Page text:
TH E K I N G ’ S BU S I N E S S
association between Christ’s birth and His death. Let us now think of the union existing between His birth and His resurrection. In the virgin womb of Mary, the human body of Jesus was fashioned. In the virgin tomb of Joseph, the glorified body of Jesus was pre pared. And the Holy Spirit was respon sible for both miracles. By His broken bodyf Christ madte possible our salva tion. But had His body remained within the grave, we would have been of all men most miserable. The truth of the gospel, however, is that although de livered for our offenses, He was raised again for our justification. As some of the Early Fathers were wont to explain it: “The resurrection was God’s receipt for Calvary.” And how true this is! Hallelujah, the debt has been paid! Further—Christ’s own resurrection was not only the evidence that the de mands of God’s holy law had been fully met, and that, if he be in Christ, the sinner is justified; but that resurrection is also a pledge that one day believers shall be raised from the dead or changed “in a moment, in the twinkling of an eye,” their bodies macfe like unto His glorious body, their natures capable of fellowship with God throughout eter nity. My friend, have you this hope? Do you believe that the Christ whose com ing to earth we recognize at Christmas, and who died and rose again, is to re turn before long? Some of us believe that His coming is at hand. This may be pur last Christmas. Who knows ? Are you ready? If 'not, then why not fill the heart of Jesus with joy this Christmastide by surrendering yourself unreservedly to Him ? Give Him a happy Christmas. Receive Him as your Sav iour, and then at His coming He will receive you unto Himself. —Louis T. Talbot. Emmanuel in a Manger “Let us now go . . . and see this thing which is come to pass’’ (Lk. 2:15). , These were the words of shepherds who had learned that lying in a feed trough at a Bethlehem road camp was a babe whose name was “Emmanuel”— God with us! It might seem that God could have done "this thing’’, in a style more befit ting Himself. Why should He not mani fest Himself in the purple robes of royalty ? Why should He not appear among men with jeweled scepter in hand and in kingly surroundings? What would have happened in such a case? He would have been surrounded by the “upper crust” who love pageants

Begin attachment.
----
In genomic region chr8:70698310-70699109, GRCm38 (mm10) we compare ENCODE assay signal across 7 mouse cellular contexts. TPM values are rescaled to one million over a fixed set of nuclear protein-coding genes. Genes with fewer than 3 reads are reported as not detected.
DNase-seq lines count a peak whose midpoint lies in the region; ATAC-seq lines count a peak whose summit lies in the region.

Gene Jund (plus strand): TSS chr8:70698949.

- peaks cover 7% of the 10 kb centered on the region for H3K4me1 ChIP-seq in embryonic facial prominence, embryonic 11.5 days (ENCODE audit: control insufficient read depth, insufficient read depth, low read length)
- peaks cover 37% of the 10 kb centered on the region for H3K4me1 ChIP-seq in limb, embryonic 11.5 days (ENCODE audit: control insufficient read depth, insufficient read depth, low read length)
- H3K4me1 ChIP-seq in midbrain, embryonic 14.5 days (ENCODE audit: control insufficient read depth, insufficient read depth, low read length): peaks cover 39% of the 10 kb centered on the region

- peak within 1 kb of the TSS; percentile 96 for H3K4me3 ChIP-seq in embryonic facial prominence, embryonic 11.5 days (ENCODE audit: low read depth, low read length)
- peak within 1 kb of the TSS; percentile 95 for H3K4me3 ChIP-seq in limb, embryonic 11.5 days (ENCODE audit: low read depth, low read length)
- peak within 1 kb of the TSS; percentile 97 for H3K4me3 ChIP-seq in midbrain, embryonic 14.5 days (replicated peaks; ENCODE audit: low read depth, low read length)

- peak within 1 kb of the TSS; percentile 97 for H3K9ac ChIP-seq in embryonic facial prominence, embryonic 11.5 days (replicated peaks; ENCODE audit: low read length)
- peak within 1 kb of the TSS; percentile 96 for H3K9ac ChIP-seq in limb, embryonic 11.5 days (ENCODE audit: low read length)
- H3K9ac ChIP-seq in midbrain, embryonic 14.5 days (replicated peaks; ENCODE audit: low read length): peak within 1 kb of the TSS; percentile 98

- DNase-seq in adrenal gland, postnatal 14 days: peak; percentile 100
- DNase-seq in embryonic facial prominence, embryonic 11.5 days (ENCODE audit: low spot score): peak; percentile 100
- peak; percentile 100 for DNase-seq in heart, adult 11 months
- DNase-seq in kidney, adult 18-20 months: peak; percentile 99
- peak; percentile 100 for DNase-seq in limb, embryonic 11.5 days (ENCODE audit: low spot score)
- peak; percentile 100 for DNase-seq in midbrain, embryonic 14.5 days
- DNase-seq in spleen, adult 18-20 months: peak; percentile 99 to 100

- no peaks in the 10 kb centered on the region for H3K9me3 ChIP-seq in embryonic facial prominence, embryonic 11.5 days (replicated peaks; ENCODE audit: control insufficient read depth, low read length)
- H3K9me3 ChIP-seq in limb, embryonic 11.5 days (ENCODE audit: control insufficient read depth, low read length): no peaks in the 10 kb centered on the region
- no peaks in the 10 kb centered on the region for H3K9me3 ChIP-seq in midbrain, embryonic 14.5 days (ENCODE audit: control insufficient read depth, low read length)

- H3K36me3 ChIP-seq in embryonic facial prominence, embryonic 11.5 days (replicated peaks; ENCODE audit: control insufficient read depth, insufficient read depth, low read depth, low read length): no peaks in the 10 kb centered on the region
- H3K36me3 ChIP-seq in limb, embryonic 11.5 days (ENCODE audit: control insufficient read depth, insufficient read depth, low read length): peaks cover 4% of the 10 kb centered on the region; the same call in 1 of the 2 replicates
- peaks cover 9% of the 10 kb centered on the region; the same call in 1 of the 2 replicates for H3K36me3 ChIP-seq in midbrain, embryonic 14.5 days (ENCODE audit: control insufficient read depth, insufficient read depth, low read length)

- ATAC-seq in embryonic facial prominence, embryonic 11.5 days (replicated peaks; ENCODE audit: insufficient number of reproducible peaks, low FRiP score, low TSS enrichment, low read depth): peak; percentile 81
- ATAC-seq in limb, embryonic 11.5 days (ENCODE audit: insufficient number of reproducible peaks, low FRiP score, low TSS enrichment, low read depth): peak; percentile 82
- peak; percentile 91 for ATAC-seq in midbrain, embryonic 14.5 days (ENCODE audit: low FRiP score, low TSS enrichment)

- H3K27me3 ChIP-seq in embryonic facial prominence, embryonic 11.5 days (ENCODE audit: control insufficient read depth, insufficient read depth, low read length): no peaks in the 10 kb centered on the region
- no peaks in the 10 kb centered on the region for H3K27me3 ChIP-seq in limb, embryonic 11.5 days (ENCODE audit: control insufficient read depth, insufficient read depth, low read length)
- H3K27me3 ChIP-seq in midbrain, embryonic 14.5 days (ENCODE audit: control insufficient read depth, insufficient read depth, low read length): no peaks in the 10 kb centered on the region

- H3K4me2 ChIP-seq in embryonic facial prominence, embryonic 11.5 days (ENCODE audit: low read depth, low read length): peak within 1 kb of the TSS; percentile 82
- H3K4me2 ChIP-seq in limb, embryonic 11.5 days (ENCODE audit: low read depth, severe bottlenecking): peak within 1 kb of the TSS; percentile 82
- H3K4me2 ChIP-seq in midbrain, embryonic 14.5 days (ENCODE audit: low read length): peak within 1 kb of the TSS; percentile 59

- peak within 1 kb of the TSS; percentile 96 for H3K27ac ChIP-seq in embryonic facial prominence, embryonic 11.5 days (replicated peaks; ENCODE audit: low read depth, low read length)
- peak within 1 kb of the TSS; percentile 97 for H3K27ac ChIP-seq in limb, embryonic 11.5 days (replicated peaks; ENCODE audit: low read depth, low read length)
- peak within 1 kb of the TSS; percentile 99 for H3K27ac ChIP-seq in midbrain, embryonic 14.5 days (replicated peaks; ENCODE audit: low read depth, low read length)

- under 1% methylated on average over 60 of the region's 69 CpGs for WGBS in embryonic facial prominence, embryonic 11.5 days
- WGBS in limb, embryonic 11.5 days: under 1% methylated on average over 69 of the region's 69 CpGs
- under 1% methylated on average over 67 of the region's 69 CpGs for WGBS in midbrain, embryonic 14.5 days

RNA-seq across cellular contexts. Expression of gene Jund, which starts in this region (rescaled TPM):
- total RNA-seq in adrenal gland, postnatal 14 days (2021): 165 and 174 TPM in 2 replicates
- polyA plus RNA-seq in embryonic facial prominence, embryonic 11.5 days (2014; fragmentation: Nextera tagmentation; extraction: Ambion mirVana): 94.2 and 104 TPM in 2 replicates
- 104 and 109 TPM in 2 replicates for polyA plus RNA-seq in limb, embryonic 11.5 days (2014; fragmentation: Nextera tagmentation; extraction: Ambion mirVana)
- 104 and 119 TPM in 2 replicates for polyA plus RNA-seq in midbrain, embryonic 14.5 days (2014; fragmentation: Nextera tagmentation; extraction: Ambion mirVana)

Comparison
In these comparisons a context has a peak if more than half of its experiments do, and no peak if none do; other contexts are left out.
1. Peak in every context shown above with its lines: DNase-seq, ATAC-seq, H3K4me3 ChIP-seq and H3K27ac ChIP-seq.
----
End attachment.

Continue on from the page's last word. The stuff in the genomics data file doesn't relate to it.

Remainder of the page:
The Saviour Is Come I cannot tell why He whom angels worship Should set His love upon the sons of men, Or why as Shepherd He should seek the wanderers And bring them back, I know not how or when. But this I know, that He was born of JVIary, When Bethlehem’s stable was His only home, And that at Nazareth He lived and labored, And so the Saviour, Saviour of the world is come. I cannot tell how patiently He suffered When with His peace He graced this place of tears, Or how upon the cross His heart was broken, The crown of pain to three and thirty years. But this I know, He heals the broken-hearted, And stays their sin and calms their lurking fear, And lifts the burden from the heavy laden, And so the Saviour, Saviour of the world is here. I cannot tell how He will win the nations, How He will claim His earthly heritage, And satisfy the needs and aspirations Of East and West, of sinner and of sage. But this I know, all flesh shall see His glory, And He will reap the harvest He has sown. And some glad day, His name will shine with splendor, When He, the Saviour, Saviour of the world is known.